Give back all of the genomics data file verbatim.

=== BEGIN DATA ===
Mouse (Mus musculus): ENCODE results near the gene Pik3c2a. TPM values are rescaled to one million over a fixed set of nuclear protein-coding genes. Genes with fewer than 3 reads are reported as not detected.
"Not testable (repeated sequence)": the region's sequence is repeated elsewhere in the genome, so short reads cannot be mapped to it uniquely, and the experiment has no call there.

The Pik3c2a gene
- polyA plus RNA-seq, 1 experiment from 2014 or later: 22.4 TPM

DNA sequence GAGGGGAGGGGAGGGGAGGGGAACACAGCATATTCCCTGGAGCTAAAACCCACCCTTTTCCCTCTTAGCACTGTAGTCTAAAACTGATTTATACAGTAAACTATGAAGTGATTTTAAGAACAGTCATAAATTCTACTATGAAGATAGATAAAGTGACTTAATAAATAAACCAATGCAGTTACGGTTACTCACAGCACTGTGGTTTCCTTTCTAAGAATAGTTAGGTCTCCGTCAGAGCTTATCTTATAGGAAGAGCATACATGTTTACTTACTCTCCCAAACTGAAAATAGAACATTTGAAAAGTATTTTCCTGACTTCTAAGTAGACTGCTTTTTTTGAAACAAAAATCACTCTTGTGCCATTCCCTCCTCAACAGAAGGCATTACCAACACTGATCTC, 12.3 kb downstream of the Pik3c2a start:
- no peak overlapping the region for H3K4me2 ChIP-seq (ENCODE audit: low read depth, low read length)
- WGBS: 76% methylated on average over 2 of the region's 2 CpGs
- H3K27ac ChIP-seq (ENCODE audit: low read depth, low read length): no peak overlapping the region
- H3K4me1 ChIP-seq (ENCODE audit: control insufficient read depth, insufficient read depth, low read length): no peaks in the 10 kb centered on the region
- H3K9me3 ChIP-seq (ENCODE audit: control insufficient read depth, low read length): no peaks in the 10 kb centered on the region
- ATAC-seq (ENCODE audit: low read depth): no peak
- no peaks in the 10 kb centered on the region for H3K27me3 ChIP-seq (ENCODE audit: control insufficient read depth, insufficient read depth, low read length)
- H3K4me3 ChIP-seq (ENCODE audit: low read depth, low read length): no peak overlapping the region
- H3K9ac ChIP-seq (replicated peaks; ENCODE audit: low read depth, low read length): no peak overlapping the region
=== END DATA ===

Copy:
Mouse (Mus musculus): ENCODE results near the gene Pik3c2a. TPM values are rescaled to one million over a fixed set of nuclear protein-coding genes. Genes with fewer than 3 reads are reported as not detected.
"Not testable (repeated sequence)": the region's sequence is repeated elsewhere in the genome, so short reads cannot be mapped to it uniquely, and the experiment has no call there.

The Pik3c2a gene
- polyA plus RNA-seq, 1 experiment from 2014 or later: 22.4 TPM

DNA sequence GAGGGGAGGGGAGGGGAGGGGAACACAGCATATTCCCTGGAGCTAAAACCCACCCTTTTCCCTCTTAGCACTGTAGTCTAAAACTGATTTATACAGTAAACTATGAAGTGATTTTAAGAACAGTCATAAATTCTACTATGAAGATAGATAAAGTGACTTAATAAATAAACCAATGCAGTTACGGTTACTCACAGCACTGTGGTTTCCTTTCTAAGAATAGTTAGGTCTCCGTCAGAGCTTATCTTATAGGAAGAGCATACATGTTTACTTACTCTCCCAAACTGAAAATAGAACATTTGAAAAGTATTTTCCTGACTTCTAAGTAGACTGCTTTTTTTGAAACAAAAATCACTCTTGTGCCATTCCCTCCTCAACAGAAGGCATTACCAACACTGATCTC, 12.3 kb downstream of the Pik3c2a start:
- no peak overlapping the region for H3K4me2 ChIP-seq (ENCODE audit: low read depth, low read length)
- WGBS: 76% methylated on average over 2 of the region's 2 CpGs
- H3K27ac ChIP-seq (ENCODE audit: low read depth, low read length): no peak overlapping the region
- H3K4me1 ChIP-seq (ENCODE audit: control insufficient read depth, insufficient read depth, low read length): no peaks in the 10 kb centered on the region
- H3K9me3 ChIP-seq (ENCODE audit: control insufficient read depth, low read length): no peaks in the 10 kb centered on the region
- ATAC-seq (ENCODE audit: low read depth): no peak
- no peaks in the 10 kb centered on the region for H3K27me3 ChIP-seq (ENCODE audit: control insufficient read depth, insufficient read depth, low read length)
- H3K4me3 ChIP-seq (ENCODE audit: low read depth, low read length): no peak overlapping the region
- H3K9ac ChIP-seq (replicated peaks; ENCODE audit: low read depth, low read length): no peak overlapping the region